ColorStyler features four tools which are located at the top right corner of the preview. These tools enable you to perform various preview-related tasks.
The hand tool is the primary tool for scrolling the image in the preview. To do that click the left mouse button over the preview, hold it down and move the mouse. During scrolling the original image is shown. Once the preferred part of the image shows up you can release the mouse button, which recalculates the effect on the newly visible image section. If one of the other tools is active, you can still scroll the image in the preview by using the right mouse button. You can also use the hand tool to click on the preview in order to reveal the original image. Double click the hand icon to fit the whole image into the preview.
Normally you use an eyedropper tool to select a color or brightness value from the image. ColorStyler's eyedropper tool uses a two-pass approach. Firstly you click on a tone or color in the preview and then you move the mouse over the preview (while keeping the left mouse button pressed down) to adjust the slider value that corresponds to the chosen tone or color.
The "Main - Tone" eyedropper option in action: Clicking on a middle gray image area creates a new curve point and dragging up or down (with pressed down mouse button) moves it.
The "Select - Brightness" eyedropper option in action: Clicking on a blue image area and dragging left or right (with pressed down mouse button) changes the Blue slider.
So the first step is to click on an image area for which you want to change an effect setting. But do not release the left mouse button after clicking! You have to keep it pressed down and move the mouse left and right or up and down. While you move the mouse you are changing the value of a slider or curve point (which was automatically selected by ColorStyler) as if you had clicked it directly.
To see the result of your adjustment while dragging either activate the Instant Preview check box on the Prefs tab sheet beforehand or hold down the Shift key. Holding down the Shift key while dragging makes the preview update with each mouse movement. Alternatively you can also do multiple short click and drag movements to make the preview update between them.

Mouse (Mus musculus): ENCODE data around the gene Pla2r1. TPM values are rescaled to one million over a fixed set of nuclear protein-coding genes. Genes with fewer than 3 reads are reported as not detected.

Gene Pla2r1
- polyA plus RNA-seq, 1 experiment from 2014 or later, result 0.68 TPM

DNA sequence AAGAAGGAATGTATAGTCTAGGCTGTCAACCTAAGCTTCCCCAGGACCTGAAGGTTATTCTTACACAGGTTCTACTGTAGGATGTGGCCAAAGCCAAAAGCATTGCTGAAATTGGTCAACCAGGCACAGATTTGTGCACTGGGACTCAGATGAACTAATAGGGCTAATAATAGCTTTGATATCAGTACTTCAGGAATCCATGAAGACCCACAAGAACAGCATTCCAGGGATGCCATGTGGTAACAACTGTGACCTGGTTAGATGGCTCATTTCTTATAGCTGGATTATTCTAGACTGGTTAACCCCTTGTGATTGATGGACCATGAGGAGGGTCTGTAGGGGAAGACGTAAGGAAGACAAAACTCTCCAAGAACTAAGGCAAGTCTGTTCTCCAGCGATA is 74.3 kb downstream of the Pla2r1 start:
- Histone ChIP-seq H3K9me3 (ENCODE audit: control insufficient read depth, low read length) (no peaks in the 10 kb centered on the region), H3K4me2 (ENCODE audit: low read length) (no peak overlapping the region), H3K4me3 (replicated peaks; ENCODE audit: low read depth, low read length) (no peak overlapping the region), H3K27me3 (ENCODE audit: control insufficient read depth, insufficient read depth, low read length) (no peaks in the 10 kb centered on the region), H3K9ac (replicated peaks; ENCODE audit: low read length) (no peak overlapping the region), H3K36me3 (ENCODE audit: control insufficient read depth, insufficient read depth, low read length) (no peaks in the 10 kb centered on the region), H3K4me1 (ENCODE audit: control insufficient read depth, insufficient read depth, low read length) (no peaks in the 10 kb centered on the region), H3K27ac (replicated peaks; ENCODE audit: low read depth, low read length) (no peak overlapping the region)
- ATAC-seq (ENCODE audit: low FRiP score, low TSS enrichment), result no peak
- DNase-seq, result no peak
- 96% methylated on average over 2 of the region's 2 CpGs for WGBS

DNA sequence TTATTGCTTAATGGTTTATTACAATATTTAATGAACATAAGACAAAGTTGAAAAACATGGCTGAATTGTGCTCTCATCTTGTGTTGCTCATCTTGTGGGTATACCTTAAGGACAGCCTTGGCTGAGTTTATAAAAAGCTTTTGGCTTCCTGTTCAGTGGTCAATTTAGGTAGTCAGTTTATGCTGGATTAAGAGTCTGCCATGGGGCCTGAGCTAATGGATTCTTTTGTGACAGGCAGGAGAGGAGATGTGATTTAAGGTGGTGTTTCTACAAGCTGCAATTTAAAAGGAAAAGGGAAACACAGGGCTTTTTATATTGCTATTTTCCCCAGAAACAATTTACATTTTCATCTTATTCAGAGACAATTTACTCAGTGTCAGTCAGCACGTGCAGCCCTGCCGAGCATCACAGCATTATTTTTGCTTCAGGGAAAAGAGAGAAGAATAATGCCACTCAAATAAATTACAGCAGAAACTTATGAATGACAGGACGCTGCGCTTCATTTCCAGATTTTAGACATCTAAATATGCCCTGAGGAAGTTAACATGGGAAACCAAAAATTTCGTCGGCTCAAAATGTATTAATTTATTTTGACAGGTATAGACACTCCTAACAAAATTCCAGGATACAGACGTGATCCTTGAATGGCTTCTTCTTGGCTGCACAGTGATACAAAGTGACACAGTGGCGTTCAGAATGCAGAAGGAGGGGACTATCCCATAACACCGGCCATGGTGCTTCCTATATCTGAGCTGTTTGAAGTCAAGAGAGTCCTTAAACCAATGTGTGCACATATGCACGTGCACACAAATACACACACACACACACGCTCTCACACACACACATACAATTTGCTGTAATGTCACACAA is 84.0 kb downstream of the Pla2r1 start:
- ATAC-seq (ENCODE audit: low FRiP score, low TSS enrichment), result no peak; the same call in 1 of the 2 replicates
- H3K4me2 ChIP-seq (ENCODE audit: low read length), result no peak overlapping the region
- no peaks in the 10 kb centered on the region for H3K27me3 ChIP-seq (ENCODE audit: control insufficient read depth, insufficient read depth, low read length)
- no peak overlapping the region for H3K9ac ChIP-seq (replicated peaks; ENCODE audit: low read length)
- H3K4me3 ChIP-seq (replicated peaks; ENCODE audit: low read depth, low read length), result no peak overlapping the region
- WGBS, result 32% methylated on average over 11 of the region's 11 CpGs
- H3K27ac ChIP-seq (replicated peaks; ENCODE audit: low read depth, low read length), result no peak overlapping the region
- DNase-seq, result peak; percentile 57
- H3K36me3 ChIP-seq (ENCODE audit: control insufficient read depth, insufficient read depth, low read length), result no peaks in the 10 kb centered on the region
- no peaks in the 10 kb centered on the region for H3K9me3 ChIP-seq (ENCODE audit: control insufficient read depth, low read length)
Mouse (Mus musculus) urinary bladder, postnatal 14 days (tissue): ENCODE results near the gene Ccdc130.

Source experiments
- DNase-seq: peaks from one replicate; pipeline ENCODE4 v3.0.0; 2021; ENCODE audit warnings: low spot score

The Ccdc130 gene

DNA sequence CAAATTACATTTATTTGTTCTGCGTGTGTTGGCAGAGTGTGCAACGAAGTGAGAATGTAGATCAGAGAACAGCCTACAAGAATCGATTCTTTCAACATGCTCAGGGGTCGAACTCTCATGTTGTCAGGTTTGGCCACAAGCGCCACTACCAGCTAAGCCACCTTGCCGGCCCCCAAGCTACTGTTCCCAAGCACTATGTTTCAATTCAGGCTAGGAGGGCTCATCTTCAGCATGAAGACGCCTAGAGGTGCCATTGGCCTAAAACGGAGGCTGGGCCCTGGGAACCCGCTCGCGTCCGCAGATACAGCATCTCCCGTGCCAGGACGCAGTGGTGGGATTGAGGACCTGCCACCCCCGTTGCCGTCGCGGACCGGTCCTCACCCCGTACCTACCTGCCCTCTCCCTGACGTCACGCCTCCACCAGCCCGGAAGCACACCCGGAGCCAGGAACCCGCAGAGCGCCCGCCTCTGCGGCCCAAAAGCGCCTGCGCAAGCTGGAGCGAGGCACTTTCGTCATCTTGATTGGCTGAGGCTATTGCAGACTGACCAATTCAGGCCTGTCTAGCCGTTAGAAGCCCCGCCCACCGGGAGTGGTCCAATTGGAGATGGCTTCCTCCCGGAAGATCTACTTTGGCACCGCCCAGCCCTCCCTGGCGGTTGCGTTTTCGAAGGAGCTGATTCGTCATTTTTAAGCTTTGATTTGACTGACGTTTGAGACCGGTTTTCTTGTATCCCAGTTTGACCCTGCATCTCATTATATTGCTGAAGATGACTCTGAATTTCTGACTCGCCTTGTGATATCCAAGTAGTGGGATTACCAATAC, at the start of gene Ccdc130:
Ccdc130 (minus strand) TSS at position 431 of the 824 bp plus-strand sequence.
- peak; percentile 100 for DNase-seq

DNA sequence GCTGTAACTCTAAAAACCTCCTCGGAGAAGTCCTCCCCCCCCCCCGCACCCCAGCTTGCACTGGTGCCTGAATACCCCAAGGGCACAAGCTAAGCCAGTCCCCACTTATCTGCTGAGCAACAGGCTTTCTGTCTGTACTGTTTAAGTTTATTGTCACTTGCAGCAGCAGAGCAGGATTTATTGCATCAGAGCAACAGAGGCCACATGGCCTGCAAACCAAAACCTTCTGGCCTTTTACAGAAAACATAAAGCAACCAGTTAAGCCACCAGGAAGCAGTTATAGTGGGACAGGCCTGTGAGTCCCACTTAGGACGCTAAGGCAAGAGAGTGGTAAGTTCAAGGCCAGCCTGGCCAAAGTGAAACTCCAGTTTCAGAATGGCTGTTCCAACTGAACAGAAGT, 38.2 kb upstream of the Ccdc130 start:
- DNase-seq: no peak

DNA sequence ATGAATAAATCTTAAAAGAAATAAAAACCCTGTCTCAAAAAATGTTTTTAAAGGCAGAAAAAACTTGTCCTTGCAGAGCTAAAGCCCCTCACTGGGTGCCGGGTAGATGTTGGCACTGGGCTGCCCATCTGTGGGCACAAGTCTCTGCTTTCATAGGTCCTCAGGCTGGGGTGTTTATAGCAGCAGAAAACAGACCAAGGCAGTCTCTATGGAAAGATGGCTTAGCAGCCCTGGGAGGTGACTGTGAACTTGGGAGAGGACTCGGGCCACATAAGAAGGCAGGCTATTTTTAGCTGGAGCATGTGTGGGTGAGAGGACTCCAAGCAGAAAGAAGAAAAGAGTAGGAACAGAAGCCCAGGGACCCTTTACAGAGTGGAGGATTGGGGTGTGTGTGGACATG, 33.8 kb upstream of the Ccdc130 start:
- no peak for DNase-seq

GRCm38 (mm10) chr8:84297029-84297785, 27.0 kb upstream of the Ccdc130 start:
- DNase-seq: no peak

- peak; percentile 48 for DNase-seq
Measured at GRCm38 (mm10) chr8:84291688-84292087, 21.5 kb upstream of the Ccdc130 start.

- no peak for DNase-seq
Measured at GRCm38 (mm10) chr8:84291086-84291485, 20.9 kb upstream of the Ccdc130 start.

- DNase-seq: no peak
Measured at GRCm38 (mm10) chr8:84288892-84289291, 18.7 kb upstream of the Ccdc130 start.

The slider or curve point, which you change while dragging, is selected depending on the mode of the eye dropper tool and the clicked pixels in the preview. To select one of these modes hold down the mouse button over the eyedropper icon a bit longer than usual. Then a menu for choosing one of these four modes is displayed. You can see which mode is currently used from the bullet mark on this menu. Click on another menu item to activate that mode. You can also click on one of the eyedropper icons on a tab sheet to switch to the appropriate mode.
The eyedropper tool features four groups of modes: The Main options adjust the curves on the Main tab sheet by selecting an existing curve point or by creating a new one. The Select options choose one of the color sliders of the Select tab sheet. The "FX2 - Glow" option adjusts the Glow effect by setting a value for the Tone slider and changing the Limit slider while you move the mouse. The Mask options work similarly by choosing a brightness, color and saturation value and adjusting its range.
The cross tool allows you to set a point in the preview, which is used as a coordinate for various gradient based effects. You can choose which effect the cross tool influences from the menu that appears when you hold down the mouse button over the cross icon. You can also click the cross icon on the appropriate tab sheet to activate the appropriate cross tool option.
With the cross tool activated click on the preview at the point where you want the center of the linear or circular gradient to be. You can also drag over the preview to scroll the center of the gradient. To move the gradient center to the center of the image again double click the cross icon.